FROM July 1, travel expense deductions related to the owner inspecting, maintaining or collecting rent for a residential rental property will no longer be allowed. Investors can engage third parties, such as real estate agents, to do these tasks and deduct those expenses. Depreciation for equipment that can be removed (such as ceiling fans, carpets or a dishwasher) will be limited to those outlays incurred by investors. A deduction can be claimed for equipment bought after May 9 over the effective life of the asset. But subsequent owners will not be able to claim it.

OLDER people aged 65 and over and wishing to downsize their place of residence (of at least 10 years) can contribute $300,000 from the sale proceeds to their superannuation (for its tax benefits). From July 1, 2018, both members of a couple will be exempt from the existing age, work and $1.6 million balance tests for making non-concessional contributions.

Villawood Properties executive director Rory Costelloe said this salary sacrifice option supports first-time buyers “without taking anything away from the wider market”. “Victoria currently has 21 days’ worth of supply of land on the market. In a competitive market, it’s more like 90 days. The real answer to affordability is to increase supply - this means reduce planning red tape and third-party appeal rights to allow developers to get sufficient supply to the market.”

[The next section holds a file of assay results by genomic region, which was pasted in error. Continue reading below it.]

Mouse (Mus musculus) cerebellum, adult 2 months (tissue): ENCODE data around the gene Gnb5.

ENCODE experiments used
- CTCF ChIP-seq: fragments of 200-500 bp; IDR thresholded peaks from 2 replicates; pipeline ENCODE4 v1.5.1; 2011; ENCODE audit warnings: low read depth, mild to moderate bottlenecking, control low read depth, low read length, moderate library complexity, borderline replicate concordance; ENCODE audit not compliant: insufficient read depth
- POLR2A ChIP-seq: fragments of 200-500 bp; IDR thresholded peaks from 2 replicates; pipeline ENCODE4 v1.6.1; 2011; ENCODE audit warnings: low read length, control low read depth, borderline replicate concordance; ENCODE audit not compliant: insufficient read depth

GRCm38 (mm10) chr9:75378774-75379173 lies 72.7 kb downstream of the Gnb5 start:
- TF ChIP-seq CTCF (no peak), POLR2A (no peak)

“Investors factor in wear-and-tear costs at the time of purchase to cover the replacement of these plant and equipment items. Given each item claimed is annualised based on age, we don’t understand the government’s concerns around possible additional deductions and double-dipping if the property is later sold.” Property Investment Professionals of Australia chair Benjamin Kingsley

“The policy regarding retirees being able to make lump-sum contributions to super is sensible and will make it easier for retirees to downsize. This will go a long way towards enabling and empowering retirees to upsize lifestyle while downsizing the family home.” Stockland managing director Mark Steinert